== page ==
CTS Corp. v. Environmental Protection Agency

759 F.3d 52 (2014)

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CTS Corp. v. Environmental Protection Agency

United States Court of Appeals for the District of Columbia Circuit
759 F.3d 52 (2014)

  • Written by Tammy Boggs, JD

Facts

A subsidiary of CTS Corp. (plaintiff) owned a property where, from 1959 through 1986, an electroplating process used a hazardous chemical, trichloroethylene (TCE), as a cleaning agent. For over two decades, TCE was released through drains in the plant facility, disposed of through city sewers, and sometimes stored on site. In 1986, plant operations ceased, and in 1987, CTS sold the property. Beginning in the late 1980s and early 1990s, environmental agencies tested the soil around the former manufacturing plant and detected significantly elevated TCE levels. Around 1999, TCE was detected in springs and wells near the former CTS property, while TCE was detected at very high levels in the property’s soil and groundwater. In 2008, 15 wells were tested for TCE in a residential area about a half-mile northeast of the CTS property known as the Oaks Subdivision, and water from four wells was found to be contaminated. Various investigations ensued. In 2010, Lockheed Martin performed an investigation on behalf of the Environmental Protection Agency (EPA) (defendant) and concluded that the elevated TCE levels in the wells were probably caused by other local sources but that leaking septic tanks were probably not the source. The EPA tested the groundwater around the wells for possible links to septic tanks and performed follow-up actions. The EPA ultimately assigned a hazard-ranking-system score of 48.64 to the CTS property and surrounding groundwater (the site), based in large part on the EPA’s determination that TCE from the CTS property had been released to the Oaks Subdivision well water. The site’s score warranted the site’s inclusion on the national priorities list. CTS petitioned for review of the EPA’s decision, arguing that the EPA should have more conclusively ruled out alternative sources, such as area septic tanks, as the cause of TCE contamination at the wells.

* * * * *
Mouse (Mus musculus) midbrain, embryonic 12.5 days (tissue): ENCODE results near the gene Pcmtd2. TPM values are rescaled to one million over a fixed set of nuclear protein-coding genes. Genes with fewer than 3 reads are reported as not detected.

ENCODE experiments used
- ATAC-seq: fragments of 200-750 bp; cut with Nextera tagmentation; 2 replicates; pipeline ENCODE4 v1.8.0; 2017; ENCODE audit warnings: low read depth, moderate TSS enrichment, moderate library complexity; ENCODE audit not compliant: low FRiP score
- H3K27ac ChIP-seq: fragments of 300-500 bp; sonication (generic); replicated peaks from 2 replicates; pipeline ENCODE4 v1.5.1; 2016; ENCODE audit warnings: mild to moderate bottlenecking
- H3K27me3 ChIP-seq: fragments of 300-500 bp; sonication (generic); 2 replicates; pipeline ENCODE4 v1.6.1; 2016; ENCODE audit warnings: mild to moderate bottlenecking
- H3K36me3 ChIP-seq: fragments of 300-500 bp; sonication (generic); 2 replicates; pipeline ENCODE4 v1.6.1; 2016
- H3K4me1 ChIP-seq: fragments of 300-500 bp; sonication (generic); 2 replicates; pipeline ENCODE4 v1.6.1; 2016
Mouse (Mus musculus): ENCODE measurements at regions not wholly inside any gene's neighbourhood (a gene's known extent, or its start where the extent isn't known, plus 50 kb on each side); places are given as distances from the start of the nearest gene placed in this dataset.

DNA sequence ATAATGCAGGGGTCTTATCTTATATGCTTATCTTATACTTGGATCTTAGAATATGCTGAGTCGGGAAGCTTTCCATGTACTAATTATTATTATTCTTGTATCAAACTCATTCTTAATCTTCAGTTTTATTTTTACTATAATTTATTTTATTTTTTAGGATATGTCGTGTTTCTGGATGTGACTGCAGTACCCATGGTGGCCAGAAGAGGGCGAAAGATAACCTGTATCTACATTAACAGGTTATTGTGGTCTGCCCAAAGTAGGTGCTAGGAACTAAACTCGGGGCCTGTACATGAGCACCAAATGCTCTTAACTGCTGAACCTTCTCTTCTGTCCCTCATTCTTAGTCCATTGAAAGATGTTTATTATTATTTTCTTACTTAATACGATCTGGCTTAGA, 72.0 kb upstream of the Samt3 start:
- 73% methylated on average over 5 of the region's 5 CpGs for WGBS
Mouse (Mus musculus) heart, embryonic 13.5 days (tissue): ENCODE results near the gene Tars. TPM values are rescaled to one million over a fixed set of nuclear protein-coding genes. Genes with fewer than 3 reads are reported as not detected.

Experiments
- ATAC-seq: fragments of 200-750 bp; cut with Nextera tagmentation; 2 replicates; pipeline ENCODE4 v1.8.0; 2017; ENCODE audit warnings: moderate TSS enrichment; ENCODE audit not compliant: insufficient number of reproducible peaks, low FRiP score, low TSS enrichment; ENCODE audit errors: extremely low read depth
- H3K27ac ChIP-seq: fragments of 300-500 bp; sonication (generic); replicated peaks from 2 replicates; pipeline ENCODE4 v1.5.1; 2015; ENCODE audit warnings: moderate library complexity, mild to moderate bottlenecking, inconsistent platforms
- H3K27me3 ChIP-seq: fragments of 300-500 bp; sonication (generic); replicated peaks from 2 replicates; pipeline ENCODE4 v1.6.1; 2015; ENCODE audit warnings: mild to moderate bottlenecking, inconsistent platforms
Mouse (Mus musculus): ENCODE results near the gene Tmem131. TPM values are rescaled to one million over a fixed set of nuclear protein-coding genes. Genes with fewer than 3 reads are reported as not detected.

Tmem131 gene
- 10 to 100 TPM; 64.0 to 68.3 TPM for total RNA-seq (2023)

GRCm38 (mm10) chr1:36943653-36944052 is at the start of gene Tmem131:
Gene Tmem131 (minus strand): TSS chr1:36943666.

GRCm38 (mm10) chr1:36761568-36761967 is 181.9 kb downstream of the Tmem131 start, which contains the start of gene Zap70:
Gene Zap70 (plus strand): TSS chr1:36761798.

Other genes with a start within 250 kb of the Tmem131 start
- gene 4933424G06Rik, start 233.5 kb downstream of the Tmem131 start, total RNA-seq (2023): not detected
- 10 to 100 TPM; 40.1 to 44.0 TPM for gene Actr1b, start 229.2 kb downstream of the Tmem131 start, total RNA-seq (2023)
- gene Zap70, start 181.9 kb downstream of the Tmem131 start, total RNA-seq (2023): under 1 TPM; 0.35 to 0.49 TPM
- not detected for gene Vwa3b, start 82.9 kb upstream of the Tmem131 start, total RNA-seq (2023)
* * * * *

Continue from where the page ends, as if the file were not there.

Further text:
Rule of Law

Issue

Holding and Reasoning (Millett, J.)

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